To do that, Northam has come up with a $22 million, two-year plan he introduced Monday in a room of toddlers, babies and their parents.
“It is unacceptable that in our country and in our commonwealth, maternal mortality rates are on the rise,” said the governor, a pediatric neurologist.
His proposals came from a series of listening sessions administration officials held around the state in recent months to discuss maternal and infant mortality.
Medicaid expansion has helped a number of women, Northam said, but added that his budget proposals will help reduce the rate further.
Among his ideas:
• Extend post-partum Medicaid coverage to a year after birth. Right now, women using Medicaid are covered during pregnancy and up to 60 days after birth. But many women who die because of childbirth do so more than 43 days after giving birth, Northam said. “We believe that these preventable deaths are … women being left to navigate a complex health care system on their own,” he said. Black women die most often after giving birth because of cardiac problems, according to data from the Department of Health.
Makunda Abdul-Mbacke, an OBGYN in Martinsville and Henry County, said Northam’s proposal gives women a chance to “breathe” after having a baby.
“You have no idea how difficult it is to try to wrap up someone’s post-partum depression, to wrap up their hypertensive crisis, to wrap up their heart issues and so many things … that need to get wrapped up in a 60-day period after they deliver,” Abdul-Mbacke said.
• Allow home visits to be reimbursed by Medicaid. The most expensive of Northam’s proposals was a $12.8 million plan to include a home visitation program in Medicaid coverage.
“We know home visiting programs help parents be more resilient, they help coordinate care and services and teach parents the skills they need,” he said.
Home visits can help parents with a range of things, including breastfeeding, helping parents further their own education or find work and managing children’s behavior.
• Study the possibility of covering doula services under Medicaid. This change doesn’t require money, but requires adding some language in the budget to instruct the Secretary of Health and Human Resources to make recommendations for creating a doula benefit for women who use Medicaid.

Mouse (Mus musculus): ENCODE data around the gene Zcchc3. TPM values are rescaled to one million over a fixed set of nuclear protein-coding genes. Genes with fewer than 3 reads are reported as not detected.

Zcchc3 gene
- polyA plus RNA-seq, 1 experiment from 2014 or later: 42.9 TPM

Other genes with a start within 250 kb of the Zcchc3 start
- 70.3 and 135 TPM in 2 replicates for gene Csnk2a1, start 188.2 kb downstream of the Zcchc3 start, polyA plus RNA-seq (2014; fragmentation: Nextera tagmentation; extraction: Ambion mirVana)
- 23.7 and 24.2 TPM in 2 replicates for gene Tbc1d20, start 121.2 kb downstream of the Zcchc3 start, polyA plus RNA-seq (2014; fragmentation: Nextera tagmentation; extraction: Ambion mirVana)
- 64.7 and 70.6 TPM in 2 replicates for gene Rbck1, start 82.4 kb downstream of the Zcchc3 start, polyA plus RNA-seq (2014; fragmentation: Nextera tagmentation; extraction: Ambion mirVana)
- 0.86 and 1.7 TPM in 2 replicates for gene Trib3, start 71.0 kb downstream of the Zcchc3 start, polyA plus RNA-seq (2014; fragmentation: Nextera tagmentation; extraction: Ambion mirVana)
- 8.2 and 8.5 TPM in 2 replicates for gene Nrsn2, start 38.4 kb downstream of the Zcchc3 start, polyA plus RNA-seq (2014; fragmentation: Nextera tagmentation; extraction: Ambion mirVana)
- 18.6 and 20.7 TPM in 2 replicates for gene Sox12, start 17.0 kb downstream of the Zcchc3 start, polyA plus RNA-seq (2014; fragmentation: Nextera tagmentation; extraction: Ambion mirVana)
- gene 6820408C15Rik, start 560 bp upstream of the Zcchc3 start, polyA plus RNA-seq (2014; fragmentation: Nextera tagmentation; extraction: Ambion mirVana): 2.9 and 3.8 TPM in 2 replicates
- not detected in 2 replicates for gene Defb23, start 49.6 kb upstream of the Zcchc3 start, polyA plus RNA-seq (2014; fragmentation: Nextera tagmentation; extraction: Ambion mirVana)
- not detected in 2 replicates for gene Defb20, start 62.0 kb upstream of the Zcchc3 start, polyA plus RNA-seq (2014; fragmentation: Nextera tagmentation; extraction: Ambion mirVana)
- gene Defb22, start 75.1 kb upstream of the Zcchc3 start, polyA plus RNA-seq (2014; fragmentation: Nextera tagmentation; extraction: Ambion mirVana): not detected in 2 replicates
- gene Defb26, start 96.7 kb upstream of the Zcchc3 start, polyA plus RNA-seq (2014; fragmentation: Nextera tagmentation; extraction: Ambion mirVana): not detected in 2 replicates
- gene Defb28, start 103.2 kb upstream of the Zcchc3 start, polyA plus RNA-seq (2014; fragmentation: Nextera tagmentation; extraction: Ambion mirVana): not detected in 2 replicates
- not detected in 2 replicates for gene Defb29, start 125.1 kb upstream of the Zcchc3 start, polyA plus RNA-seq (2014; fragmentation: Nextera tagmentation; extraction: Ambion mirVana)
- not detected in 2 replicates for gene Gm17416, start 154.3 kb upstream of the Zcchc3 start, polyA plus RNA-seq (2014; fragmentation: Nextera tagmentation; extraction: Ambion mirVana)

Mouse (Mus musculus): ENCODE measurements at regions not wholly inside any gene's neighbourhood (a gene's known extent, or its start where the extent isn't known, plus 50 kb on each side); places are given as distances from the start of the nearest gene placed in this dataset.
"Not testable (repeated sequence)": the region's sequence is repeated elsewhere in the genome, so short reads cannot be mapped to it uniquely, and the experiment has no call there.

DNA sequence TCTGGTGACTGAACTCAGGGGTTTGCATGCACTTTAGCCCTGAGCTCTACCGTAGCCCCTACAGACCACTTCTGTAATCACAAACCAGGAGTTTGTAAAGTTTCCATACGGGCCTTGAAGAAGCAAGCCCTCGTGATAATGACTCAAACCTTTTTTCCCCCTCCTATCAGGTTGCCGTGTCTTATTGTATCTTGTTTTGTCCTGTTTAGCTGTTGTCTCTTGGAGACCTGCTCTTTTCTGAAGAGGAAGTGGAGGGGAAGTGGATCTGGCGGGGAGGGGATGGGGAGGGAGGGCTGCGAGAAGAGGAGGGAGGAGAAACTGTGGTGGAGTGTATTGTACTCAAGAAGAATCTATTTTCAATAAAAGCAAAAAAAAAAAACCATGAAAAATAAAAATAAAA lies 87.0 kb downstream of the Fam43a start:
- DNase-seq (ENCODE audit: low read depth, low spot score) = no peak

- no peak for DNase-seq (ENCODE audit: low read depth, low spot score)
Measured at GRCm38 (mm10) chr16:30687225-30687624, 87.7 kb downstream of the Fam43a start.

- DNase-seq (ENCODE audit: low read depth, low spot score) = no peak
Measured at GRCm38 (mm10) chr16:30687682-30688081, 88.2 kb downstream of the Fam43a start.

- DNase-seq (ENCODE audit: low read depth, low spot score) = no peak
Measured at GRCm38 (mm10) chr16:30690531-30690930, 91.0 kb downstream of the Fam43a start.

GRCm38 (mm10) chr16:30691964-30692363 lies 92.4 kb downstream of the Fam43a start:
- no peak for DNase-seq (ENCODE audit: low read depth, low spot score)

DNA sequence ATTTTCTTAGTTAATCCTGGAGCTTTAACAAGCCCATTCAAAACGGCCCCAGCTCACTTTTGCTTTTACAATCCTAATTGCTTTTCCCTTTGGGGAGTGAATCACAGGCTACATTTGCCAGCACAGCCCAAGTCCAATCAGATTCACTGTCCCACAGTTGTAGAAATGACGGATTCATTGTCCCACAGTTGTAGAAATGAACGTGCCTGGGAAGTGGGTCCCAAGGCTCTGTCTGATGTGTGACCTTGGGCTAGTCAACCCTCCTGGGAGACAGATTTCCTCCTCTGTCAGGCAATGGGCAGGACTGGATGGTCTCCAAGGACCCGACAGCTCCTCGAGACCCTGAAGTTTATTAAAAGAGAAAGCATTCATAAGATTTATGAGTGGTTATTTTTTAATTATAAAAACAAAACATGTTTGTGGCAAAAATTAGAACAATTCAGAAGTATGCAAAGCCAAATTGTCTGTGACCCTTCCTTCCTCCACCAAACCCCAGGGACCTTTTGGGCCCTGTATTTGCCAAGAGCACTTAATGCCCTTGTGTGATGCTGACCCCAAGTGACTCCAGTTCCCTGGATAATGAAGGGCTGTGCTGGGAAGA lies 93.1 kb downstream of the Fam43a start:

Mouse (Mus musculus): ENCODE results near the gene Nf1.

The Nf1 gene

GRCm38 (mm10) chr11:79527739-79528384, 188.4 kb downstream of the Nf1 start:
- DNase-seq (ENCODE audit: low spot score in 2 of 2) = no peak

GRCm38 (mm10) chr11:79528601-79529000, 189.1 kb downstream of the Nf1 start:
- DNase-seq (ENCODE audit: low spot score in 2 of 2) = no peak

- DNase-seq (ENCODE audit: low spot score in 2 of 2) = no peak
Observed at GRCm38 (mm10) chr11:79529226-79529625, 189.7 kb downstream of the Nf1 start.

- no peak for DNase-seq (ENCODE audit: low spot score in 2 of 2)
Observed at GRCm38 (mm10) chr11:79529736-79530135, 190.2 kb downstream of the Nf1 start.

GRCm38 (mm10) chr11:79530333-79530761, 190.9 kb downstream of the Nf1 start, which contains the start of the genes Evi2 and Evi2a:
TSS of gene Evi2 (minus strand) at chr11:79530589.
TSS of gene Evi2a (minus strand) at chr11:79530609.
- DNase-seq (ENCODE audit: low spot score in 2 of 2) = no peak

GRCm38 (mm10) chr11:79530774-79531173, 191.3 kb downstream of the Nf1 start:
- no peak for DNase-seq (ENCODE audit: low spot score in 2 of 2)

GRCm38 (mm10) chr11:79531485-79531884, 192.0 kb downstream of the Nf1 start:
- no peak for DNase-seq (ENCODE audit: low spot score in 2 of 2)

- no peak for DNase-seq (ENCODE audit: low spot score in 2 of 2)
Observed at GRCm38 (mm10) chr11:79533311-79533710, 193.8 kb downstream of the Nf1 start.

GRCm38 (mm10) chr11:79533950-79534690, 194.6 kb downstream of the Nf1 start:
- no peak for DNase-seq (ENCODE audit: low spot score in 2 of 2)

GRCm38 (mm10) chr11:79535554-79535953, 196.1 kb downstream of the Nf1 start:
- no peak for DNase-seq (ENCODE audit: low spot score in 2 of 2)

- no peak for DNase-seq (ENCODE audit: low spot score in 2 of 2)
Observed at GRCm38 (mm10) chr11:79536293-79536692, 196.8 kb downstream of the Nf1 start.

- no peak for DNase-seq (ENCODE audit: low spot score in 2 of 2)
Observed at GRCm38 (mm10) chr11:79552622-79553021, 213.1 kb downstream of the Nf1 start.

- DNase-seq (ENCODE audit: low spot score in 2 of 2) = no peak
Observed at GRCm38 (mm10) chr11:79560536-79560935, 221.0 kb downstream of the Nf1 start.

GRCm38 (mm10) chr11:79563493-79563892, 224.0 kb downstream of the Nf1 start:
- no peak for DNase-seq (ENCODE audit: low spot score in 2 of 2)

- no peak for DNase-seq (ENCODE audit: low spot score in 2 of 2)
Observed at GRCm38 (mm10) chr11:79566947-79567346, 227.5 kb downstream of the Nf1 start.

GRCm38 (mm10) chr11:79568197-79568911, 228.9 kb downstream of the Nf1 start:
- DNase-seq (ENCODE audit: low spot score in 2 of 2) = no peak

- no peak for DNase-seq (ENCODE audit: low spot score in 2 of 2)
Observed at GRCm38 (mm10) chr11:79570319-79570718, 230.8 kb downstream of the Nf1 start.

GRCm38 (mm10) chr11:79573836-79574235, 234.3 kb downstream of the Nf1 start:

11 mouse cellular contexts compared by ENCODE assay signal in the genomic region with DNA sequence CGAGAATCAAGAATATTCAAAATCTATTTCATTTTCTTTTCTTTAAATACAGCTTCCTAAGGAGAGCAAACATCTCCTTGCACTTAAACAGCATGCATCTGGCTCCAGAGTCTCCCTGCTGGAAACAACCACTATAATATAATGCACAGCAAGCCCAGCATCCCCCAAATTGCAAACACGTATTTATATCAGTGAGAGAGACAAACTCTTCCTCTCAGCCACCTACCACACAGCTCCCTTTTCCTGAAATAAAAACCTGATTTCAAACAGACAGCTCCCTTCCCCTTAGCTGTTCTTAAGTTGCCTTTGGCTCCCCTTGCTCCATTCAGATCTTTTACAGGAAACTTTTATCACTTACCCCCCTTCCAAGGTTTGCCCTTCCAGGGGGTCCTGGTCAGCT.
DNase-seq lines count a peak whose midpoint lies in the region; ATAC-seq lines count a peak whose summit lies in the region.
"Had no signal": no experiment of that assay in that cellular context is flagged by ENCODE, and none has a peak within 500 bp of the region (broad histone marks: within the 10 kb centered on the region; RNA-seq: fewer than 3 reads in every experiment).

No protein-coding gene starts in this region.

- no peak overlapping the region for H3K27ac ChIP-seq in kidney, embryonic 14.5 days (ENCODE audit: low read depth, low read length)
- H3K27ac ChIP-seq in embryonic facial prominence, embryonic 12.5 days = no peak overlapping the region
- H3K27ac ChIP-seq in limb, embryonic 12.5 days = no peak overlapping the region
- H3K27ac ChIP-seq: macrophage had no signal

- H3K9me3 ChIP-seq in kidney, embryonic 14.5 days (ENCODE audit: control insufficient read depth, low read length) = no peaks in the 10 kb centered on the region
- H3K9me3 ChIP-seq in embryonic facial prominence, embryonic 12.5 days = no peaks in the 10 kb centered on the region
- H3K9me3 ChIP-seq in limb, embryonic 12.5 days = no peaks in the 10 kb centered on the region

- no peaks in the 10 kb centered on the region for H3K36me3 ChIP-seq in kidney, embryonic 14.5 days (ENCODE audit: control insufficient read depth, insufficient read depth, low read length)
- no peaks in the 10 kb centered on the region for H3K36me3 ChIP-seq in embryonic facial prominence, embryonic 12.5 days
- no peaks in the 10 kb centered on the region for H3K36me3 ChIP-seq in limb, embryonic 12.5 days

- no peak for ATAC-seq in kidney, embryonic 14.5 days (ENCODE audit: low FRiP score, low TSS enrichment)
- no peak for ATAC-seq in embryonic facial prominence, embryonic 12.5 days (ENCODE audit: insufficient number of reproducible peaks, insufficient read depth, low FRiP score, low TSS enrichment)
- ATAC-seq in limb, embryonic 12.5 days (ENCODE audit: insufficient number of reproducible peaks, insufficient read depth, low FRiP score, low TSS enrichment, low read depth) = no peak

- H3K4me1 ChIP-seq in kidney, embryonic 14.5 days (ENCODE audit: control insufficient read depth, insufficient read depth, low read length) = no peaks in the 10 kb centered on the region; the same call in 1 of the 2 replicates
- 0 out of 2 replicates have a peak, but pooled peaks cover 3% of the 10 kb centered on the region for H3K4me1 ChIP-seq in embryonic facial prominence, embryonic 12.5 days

Doulas aren’t doctors, but assist women through pregnancy, childbirth and post-partum. They can provide some medical support to women as well as home services, like cleaning, cooking and child care.
In his administration’s listening tours, many people spoke positively of doulas, Northam said. But not everyone has access to them: According to various Virginia-based doula companies’ websites, it can cost anywhere from $600 to more than $1,000 to hire a doula.
And some others: Northam’s announcement included other proposals related to women’s health, including $4 million to bolster the Long-Acting Reversible Contraception Program. The program provides low-income women with contraception. Anti-abortion advocates have criticized the program, calling it a “slush fund for Planned Parenthood.”
According to the Virginia Department of Health, LARCs can reduce the rate of unintended pregnancies and abortions. “It is time for us to allow women to decide if and when they want to start families,” Northam said.
He also included $660,000 more dollars for a program that helps mothers with addictions seek treatment; $879,000 for continued work on reducing racial inequities in maternal and infant health; and $400,000 for bundled payments.